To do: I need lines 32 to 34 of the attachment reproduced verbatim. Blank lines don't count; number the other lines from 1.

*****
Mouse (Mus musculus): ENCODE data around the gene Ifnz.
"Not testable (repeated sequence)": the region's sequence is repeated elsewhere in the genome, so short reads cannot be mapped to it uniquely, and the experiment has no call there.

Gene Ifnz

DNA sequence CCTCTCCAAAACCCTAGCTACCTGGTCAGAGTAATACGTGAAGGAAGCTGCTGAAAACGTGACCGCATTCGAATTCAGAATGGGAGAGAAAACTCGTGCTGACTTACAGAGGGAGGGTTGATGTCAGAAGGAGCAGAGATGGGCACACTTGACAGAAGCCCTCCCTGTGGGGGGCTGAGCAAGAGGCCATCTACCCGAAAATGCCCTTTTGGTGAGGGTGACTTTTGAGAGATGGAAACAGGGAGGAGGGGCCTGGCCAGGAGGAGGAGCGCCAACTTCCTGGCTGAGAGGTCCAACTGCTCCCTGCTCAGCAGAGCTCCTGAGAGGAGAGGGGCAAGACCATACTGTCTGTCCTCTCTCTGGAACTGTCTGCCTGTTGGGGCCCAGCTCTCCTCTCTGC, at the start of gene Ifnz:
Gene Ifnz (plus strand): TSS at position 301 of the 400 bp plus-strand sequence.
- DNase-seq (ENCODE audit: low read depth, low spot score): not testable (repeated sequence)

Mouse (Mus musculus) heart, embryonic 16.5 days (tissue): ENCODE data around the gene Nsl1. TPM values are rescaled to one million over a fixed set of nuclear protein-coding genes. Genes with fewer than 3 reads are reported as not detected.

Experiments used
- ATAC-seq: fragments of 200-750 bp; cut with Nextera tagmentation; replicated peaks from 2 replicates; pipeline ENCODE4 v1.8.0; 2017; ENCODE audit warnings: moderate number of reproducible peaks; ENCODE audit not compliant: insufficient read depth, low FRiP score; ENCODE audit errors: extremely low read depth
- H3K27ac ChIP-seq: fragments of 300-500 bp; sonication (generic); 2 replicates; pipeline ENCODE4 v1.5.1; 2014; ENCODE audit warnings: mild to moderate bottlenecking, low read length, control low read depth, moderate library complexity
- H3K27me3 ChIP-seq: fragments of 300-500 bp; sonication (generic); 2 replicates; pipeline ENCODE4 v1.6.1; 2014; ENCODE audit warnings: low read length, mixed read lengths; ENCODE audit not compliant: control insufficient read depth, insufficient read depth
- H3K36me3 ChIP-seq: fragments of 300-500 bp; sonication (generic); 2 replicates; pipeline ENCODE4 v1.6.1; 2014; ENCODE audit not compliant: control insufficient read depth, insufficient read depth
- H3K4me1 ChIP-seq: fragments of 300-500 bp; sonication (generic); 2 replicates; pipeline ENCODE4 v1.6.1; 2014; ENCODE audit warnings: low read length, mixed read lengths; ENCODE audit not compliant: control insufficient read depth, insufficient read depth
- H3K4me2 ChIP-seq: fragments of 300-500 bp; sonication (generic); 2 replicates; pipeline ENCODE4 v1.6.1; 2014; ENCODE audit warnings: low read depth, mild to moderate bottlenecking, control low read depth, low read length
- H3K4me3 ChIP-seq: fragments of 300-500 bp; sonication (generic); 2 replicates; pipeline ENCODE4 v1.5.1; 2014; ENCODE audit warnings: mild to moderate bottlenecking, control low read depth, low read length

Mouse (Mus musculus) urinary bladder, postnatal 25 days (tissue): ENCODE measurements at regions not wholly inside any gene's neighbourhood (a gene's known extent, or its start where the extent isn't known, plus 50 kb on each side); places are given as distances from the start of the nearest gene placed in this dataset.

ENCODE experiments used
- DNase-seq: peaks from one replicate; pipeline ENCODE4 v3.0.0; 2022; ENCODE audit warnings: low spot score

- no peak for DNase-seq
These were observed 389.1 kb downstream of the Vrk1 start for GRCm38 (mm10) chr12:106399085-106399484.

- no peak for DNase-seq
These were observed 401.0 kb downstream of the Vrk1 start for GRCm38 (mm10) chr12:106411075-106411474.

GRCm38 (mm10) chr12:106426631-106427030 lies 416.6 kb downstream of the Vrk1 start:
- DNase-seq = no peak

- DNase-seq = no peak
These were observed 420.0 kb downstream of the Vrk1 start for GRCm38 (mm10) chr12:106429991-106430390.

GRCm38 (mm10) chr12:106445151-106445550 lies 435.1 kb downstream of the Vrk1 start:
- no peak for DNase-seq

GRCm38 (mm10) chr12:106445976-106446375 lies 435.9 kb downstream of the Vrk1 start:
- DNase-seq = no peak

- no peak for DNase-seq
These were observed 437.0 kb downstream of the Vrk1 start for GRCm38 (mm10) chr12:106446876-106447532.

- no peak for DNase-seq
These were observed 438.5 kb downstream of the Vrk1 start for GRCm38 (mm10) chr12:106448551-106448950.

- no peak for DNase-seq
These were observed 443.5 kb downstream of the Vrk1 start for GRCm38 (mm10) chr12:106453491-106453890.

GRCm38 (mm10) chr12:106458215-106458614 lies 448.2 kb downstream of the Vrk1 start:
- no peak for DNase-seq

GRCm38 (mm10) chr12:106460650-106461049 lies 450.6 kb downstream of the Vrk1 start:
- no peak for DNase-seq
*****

These were observed 437.0 kb downstream of the Vrk1 start for GRCm38 (mm10) chr12:106446876-106447532.

- no peak for DNase-seq
These were observed 438.5 kb downstream of the Vrk1 start for GRCm38 (mm10) chr12:106448551-106448950.